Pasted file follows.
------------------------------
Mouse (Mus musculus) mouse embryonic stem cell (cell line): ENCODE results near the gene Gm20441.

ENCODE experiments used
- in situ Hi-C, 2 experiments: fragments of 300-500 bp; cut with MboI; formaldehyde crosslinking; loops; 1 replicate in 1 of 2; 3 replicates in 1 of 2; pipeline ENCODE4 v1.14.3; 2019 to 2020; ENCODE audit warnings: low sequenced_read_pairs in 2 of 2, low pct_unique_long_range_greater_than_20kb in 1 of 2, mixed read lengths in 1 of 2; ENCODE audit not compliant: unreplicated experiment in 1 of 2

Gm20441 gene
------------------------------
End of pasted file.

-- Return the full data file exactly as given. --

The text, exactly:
Mouse (Mus musculus) mouse embryonic stem cell (cell line): ENCODE results near the gene Gm20441.

ENCODE experiments used
- in situ Hi-C, 2 experiments: fragments of 300-500 bp; cut with MboI; formaldehyde crosslinking; loops; 1 replicate in 1 of 2; 3 replicates in 1 of 2; pipeline ENCODE4 v1.14.3; 2019 to 2020; ENCODE audit warnings: low sequenced_read_pairs in 2 of 2, low pct_unique_long_range_greater_than_20kb in 1 of 2, mixed read lengths in 1 of 2; ENCODE audit not compliant: unreplicated experiment in 1 of 2

Gm20441 gene